Today (2014-05-24) on 09:25 UTC an earthquake with magnitude MW6.9 occurred in the NE Aegean Sea. The EMSC reports a depth of 27 km (USGS: 10 km). The quake had a (right-lateral) strike-slip mechanism and was felt as far away as Athens, Istanbul, and Sofia. More than 200 people were injured, most of them only lightly, and moderate damage to dozens of houses has been reported. The earthquake occurred on the (S)Western part of the North Anatolian Fault in the Samos Basin and was among the strongest events that have ever been recorded at that segment. Continue reading “A Mw6.9 earthquake in the Aegean Sea”
The Sea Level Research laboratory in the Department of Geosciences at the University of Rhode Island is looking to recruit a PhD student to work on an NSF funded project focused on paleoseismology of the Cascadia subduction zone.
The project involves collaboration with Rutgers University, University of North Carolina Wilmington, and the United States Geological Survey. The position can start as early as September 1st 2014. Continue reading “PhD position available at URI: Paleoseismology of the Cascadian Subduction Zone”
Dear Colleagues and Friends,
we are pleased to announce that the 6th INQUA International Workshop on Active Tectonics, Paleoseismology and Archeoseismology will be held in Pescina (Abruzzo, Central Italy) in the period 19 – 24 April 2015.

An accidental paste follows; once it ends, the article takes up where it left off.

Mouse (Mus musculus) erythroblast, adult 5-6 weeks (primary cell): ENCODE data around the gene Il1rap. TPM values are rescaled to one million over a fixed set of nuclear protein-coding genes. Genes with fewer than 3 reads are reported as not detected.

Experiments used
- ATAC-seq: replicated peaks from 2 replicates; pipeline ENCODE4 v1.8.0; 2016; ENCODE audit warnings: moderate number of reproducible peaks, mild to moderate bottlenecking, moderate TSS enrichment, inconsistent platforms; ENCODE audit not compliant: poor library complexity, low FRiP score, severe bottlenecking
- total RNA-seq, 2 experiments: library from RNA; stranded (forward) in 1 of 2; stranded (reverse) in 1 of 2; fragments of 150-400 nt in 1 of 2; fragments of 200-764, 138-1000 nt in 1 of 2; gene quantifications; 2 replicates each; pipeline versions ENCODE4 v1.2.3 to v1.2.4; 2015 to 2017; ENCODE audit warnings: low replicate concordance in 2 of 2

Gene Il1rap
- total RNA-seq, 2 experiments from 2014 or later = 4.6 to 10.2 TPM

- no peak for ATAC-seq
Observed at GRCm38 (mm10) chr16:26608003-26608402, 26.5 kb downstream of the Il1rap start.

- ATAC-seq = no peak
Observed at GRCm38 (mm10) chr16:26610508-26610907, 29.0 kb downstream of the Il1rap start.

We invite all scientists in the fields of earthquake geology, paleoseismology, archeoseismology, tsunami studies, earthquake engineering, seismic hazard assessment to join this event.
We will celebrate the centenary of the 1915 M7 Fucino earthquake, that has been one of the most devastating earthquakes occurred in the Apennines. The earthquake produced extensive surface faulting and left a strong imprint in the landscape giving rise to an incredibly rich seismological, geological and paleoseismological amount of studies in the last century.
Scientific sessions will be attended in the unique historical and cultural atmosphere of the Pescina village, followed by 2 days-field trip in the Fucino and L’Aquila area, retracing on the field the path of faults, landscapes, castles and ancient settlements. Moreover, a pre-congress archaeoseismic tour in Rome will be offered to all the participants.
Soon a specific website dedicated to this event will be available, where you will find more detailed and updated information, including information on the Participation, Travel Grants and Scientific Programme.
The Fucino 2015 Organizing Committee Continue reading “6th INQUA International Workshop on Active Tectonics, Paleoseismology and Archeoseismology – 19-24 April 2015, Pescina, Italy”
An interesting new project aims on a better understanding of ancient earthquakes in Europe. ArMedEa – Archaeology of the Medieval Earthquakes in Europe (1000-1550 AD) is dedicated to increase our knowledge of medieval seismic events. The 2-years project based at Durham University will focus on archaeological information on quakes, tsunamis and earthquake-induced mass movements. ArMedEa is run by Paolo Forlin (supervised by Chris Gerrard and Dave Petley). The project has just started and already has its own blog. Continue reading “New project: ArMedEa – Archaeology of the Medieval Earthquakes in Europe (1000-1550 AD)”
The 8th International Symposium on Eastern Mediterranean Geology (ISEMG) will be held in Muğla from 13-17 October 2014. The symposium will take place at Muğla Sıtkı Koçman University. There are some nice sessions that deal with paleoseismology and related topics. The abstract deadline is 15 May, so if you can’t go to Busan in September, check if Turkey would be an alternative. Continue reading “8th International Symposium on Eastern Mediterranean Geology (ISEMG), 13-17 October, 2014, Muğla, Turkey”